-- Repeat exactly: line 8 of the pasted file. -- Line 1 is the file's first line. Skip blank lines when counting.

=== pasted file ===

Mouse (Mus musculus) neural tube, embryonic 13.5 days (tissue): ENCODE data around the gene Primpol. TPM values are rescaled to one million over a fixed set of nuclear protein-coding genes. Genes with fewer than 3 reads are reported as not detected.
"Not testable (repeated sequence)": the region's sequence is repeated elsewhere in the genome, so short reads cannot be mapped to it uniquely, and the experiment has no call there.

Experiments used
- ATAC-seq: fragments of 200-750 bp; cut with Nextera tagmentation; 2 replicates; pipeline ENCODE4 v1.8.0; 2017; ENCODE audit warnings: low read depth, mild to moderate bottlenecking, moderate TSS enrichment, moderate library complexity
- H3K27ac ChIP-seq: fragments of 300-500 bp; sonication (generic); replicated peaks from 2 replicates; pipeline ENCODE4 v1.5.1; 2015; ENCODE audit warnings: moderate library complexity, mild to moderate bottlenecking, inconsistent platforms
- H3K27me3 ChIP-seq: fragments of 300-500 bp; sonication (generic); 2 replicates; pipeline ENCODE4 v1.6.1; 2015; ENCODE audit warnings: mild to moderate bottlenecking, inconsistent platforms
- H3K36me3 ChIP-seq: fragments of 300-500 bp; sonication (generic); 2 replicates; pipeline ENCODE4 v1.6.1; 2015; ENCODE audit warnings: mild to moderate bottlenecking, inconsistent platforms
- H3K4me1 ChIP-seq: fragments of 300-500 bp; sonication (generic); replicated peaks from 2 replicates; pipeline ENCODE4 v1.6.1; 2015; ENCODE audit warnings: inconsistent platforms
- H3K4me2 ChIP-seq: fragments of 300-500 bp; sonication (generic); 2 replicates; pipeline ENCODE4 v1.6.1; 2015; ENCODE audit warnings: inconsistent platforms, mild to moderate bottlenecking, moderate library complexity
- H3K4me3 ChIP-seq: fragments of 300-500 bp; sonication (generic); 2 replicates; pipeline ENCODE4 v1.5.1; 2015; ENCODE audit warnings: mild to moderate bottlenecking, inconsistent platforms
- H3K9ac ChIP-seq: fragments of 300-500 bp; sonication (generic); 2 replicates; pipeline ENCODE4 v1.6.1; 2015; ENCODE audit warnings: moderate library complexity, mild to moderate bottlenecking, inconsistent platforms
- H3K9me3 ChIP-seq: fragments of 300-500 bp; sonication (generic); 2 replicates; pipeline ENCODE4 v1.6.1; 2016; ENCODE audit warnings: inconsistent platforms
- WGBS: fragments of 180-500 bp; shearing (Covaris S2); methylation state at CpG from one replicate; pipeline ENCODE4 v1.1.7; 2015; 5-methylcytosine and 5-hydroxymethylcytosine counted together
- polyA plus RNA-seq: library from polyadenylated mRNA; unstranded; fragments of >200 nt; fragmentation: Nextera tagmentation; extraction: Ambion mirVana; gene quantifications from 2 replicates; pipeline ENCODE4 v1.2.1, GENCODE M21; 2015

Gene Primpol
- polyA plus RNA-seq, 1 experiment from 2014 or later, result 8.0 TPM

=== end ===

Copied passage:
- H3K4me1 ChIP-seq: fragments of 300-500 bp; sonication (generic); replicated peaks from 2 replicates; pipeline ENCODE4 v1.6.1; 2015; ENCODE audit warnings: inconsistent platforms